Dragon Ball Z: Fusion Reborn

7e1c12908c1fd2ee3b2f5b99932706c8Japanese Title:  Fusion Reborn!! Goku and Vegeta

Original Release Date:  March 14, 1995

English Release Date:  March 17, 2006

Directed by:  Shigeyasu Yamauchi

Screenplay by:  Takao Koyama

Running Time:  51 minutes

The penultimate film in the original run of Dragon Ball Z movies is thus far the one with the closest translated title with the actual English title. Fusion Reborn is a pretty wild one that happily embraces the silliness of the Majin Buu Saga of DBZ. Almost the entire film is set in Hell as a being of supreme evil has cast a spell over Other World causing the barrier between the living world and the dead to cease to be. It’s timing in the DBZ universe is even muddier than usual, with both Goku and Vegeta being dead, but with Gohan yet to achieve his “mystic” form. It’s also the first film since Bojack Unbound to feature Vegeta and it’s the first to not feature Krillin. It’s also the only one of the 13 films to not receive a completely uncut edition in the US, but we’ll explain why later on.

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This dude is about to have an unfortunate accident.

The film starts in Other World with Goku (Sean Schemmel) and Pikkon (Kyle Hebert, utilizing a voice basically identical to that of his narrator role, which is distracting) battling in the latest edition of the Other World Tournament. The Kais are all looking on and rooting for their respective fighters with seemingly everyone rooting against King Kai and his fighter, Goku. At the Earth’s check-in station, something major is about to go down. Saike Demon (Jim Frond, with the character credited as simply Young Rocker in the Funimation dub) is in charge of making sure all of the souls inbound for Hell are purged of their negative energy, but he’s too busy rocking out with his head stuck between some headphones. He’s admonished by another worker after King Yemma (Chris Rager) complains about being able to hear the music from his desk. He’s allowed to continue to listen to his music after his superior seems to take pity on the lad, but he forgets to swap out the tank that stores the evil energy and it overflows. All of Other World begins to tremble, and the purple goo takes over the kid transforming him into Janemba.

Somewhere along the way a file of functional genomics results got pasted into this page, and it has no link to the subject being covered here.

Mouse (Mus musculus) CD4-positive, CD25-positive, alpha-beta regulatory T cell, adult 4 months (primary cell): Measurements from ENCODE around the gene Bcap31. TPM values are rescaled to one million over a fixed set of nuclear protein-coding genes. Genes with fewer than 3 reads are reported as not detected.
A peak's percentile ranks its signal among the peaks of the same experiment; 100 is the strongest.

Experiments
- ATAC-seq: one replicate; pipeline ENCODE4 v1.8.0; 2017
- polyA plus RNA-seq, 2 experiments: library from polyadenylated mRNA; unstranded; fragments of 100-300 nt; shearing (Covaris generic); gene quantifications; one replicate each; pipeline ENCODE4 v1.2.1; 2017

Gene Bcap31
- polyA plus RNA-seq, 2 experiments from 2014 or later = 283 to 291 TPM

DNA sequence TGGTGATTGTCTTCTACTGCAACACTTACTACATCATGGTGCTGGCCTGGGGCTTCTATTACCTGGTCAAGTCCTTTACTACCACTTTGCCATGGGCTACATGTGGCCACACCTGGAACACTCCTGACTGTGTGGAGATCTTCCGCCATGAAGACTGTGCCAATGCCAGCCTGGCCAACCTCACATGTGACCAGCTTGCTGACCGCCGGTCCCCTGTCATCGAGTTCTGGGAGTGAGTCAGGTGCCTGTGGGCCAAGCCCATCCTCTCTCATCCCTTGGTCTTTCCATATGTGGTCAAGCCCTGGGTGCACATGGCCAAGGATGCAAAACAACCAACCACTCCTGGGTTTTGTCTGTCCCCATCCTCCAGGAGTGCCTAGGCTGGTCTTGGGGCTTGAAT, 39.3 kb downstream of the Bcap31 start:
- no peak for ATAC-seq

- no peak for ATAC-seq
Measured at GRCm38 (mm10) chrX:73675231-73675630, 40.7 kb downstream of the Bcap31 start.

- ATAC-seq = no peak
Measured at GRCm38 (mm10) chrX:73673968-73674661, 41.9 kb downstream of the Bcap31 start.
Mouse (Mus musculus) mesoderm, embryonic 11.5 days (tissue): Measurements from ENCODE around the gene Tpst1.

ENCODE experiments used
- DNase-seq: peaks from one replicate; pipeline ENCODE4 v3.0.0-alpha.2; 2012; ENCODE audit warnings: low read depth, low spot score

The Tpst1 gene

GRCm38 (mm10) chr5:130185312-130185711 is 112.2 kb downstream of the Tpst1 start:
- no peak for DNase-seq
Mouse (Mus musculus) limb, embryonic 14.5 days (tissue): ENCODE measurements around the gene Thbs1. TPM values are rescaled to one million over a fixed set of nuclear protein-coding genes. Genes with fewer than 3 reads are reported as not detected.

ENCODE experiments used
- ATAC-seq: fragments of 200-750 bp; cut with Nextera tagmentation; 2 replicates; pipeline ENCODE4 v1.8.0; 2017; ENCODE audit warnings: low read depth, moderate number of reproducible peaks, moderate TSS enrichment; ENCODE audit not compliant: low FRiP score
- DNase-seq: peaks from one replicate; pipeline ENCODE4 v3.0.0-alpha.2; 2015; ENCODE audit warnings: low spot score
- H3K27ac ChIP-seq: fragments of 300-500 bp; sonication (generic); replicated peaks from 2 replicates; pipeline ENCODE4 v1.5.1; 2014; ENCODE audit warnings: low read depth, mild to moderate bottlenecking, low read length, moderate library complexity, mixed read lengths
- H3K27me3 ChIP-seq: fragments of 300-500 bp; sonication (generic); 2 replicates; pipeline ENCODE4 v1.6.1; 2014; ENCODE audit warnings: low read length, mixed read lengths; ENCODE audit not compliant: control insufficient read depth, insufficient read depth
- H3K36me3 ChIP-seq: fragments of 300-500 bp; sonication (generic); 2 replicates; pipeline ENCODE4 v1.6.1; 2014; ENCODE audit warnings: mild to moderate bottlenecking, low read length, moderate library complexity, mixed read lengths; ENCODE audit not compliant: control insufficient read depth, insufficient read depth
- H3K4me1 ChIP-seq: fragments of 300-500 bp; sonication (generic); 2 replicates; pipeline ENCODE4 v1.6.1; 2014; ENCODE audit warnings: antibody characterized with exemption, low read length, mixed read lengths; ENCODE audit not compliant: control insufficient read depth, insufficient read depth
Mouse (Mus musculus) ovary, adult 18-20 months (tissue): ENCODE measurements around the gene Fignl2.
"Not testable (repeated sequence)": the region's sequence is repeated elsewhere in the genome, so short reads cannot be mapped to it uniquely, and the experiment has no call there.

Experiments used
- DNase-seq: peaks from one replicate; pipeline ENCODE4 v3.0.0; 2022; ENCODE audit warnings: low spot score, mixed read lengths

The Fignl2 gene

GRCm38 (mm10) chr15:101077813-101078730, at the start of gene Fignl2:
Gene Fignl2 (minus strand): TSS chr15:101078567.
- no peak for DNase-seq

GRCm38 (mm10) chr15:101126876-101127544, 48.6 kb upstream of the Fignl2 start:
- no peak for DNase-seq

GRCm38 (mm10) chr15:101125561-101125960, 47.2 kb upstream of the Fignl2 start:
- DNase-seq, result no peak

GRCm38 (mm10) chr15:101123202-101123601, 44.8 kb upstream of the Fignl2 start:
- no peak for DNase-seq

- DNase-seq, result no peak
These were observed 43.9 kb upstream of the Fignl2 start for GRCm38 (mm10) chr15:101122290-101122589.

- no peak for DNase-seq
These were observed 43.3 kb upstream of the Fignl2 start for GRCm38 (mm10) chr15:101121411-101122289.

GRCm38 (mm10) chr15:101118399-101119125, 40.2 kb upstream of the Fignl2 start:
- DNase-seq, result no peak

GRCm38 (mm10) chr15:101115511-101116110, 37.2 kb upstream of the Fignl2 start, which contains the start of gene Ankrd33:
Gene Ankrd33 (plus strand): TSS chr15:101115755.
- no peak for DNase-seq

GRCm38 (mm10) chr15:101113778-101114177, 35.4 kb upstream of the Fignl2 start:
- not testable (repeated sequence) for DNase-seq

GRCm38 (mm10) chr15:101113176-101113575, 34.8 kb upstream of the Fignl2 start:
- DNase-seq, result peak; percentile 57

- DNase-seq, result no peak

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Goku is way too excited about meeting Janemba.

Janemba (Foronda) is a colossal monster that looks like a cross between Majin Buu and the baby from Dinosaurs. He’s infant-like, apparently only capable of saying his own name, and his presence causes the entire check-in station to be encased in an amber like substance. Weird, gigantic, jelly beans float all around him and dot the background. With the check-in station frozen, King Yemma informs us that the barrier between the living world and Other World is down and spirits can freely move between the two. The dead who were sent to Hell and denied their bodies, are now fully restored and able to reek havoc once again.

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Goku battles Fat Janemba in Hell amidst a backdrop of candy and jelly beans.

The Grand Kai (Evan Jones) stops the match between Goku and Pikkon and sends the two to see what’s going on at the Earth check-in station. The two happily head there and encounter Janemba. Goku is extremely eager to take on the baby-like monster and is able to convince Pikkon to stay behind and try to break through the barrier holding King Yemma and the check-in station. Pikkon, reluctantly agrees while Goku leads Janemba down to Hell where they can fight freely.